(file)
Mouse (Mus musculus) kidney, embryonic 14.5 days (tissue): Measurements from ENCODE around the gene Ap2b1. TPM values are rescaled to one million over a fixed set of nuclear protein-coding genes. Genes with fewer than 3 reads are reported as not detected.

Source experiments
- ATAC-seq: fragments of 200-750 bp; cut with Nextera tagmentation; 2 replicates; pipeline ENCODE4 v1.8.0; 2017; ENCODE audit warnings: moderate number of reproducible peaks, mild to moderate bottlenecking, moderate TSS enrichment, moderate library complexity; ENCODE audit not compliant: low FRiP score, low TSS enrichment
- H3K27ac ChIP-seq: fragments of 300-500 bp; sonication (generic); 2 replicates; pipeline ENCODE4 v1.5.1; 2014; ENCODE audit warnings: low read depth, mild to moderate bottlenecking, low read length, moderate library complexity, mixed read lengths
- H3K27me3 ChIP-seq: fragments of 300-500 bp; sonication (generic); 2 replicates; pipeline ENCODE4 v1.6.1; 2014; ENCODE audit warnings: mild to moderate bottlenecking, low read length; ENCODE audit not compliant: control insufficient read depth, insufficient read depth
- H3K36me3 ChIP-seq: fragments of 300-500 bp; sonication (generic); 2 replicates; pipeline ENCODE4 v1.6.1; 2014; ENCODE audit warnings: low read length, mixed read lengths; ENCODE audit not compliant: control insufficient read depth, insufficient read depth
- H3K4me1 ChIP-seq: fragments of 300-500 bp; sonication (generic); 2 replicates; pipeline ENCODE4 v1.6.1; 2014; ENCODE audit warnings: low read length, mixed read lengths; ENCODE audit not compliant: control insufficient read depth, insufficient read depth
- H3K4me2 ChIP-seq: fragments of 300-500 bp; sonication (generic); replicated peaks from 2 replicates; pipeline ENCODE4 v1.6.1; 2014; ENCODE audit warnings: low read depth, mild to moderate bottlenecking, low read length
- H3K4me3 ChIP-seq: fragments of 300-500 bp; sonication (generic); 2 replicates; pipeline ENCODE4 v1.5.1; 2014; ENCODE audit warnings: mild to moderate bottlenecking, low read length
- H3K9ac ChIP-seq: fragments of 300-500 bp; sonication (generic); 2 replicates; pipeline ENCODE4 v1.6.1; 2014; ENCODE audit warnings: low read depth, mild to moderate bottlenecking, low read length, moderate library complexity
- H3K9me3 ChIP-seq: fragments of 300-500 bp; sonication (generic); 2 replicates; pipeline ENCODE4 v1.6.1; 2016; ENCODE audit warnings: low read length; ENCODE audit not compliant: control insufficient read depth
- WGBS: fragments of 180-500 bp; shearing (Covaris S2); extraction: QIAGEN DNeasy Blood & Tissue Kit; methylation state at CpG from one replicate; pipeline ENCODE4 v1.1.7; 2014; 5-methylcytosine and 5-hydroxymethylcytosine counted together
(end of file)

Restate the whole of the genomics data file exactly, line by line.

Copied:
Mouse (Mus musculus) kidney, embryonic 14.5 days (tissue): Measurements from ENCODE around the gene Ap2b1. TPM values are rescaled to one million over a fixed set of nuclear protein-coding genes. Genes with fewer than 3 reads are reported as not detected.

Source experiments
- ATAC-seq: fragments of 200-750 bp; cut with Nextera tagmentation; 2 replicates; pipeline ENCODE4 v1.8.0; 2017; ENCODE audit warnings: moderate number of reproducible peaks, mild to moderate bottlenecking, moderate TSS enrichment, moderate library complexity; ENCODE audit not compliant: low FRiP score, low TSS enrichment
- H3K27ac ChIP-seq: fragments of 300-500 bp; sonication (generic); 2 replicates; pipeline ENCODE4 v1.5.1; 2014; ENCODE audit warnings: low read depth, mild to moderate bottlenecking, low read length, moderate library complexity, mixed read lengths
- H3K27me3 ChIP-seq: fragments of 300-500 bp; sonication (generic); 2 replicates; pipeline ENCODE4 v1.6.1; 2014; ENCODE audit warnings: mild to moderate bottlenecking, low read length; ENCODE audit not compliant: control insufficient read depth, insufficient read depth
- H3K36me3 ChIP-seq: fragments of 300-500 bp; sonication (generic); 2 replicates; pipeline ENCODE4 v1.6.1; 2014; ENCODE audit warnings: low read length, mixed read lengths; ENCODE audit not compliant: control insufficient read depth, insufficient read depth
- H3K4me1 ChIP-seq: fragments of 300-500 bp; sonication (generic); 2 replicates; pipeline ENCODE4 v1.6.1; 2014; ENCODE audit warnings: low read length, mixed read lengths; ENCODE audit not compliant: control insufficient read depth, insufficient read depth
- H3K4me2 ChIP-seq: fragments of 300-500 bp; sonication (generic); replicated peaks from 2 replicates; pipeline ENCODE4 v1.6.1; 2014; ENCODE audit warnings: low read depth, mild to moderate bottlenecking, low read length
- H3K4me3 ChIP-seq: fragments of 300-500 bp; sonication (generic); 2 replicates; pipeline ENCODE4 v1.5.1; 2014; ENCODE audit warnings: mild to moderate bottlenecking, low read length
- H3K9ac ChIP-seq: fragments of 300-500 bp; sonication (generic); 2 replicates; pipeline ENCODE4 v1.6.1; 2014; ENCODE audit warnings: low read depth, mild to moderate bottlenecking, low read length, moderate library complexity
- H3K9me3 ChIP-seq: fragments of 300-500 bp; sonication (generic); 2 replicates; pipeline ENCODE4 v1.6.1; 2016; ENCODE audit warnings: low read length; ENCODE audit not compliant: control insufficient read depth
- WGBS: fragments of 180-500 bp; shearing (Covaris S2); extraction: QIAGEN DNeasy Blood & Tissue Kit; methylation state at CpG from one replicate; pipeline ENCODE4 v1.1.7; 2014; 5-methylcytosine and 5-hydroxymethylcytosine counted together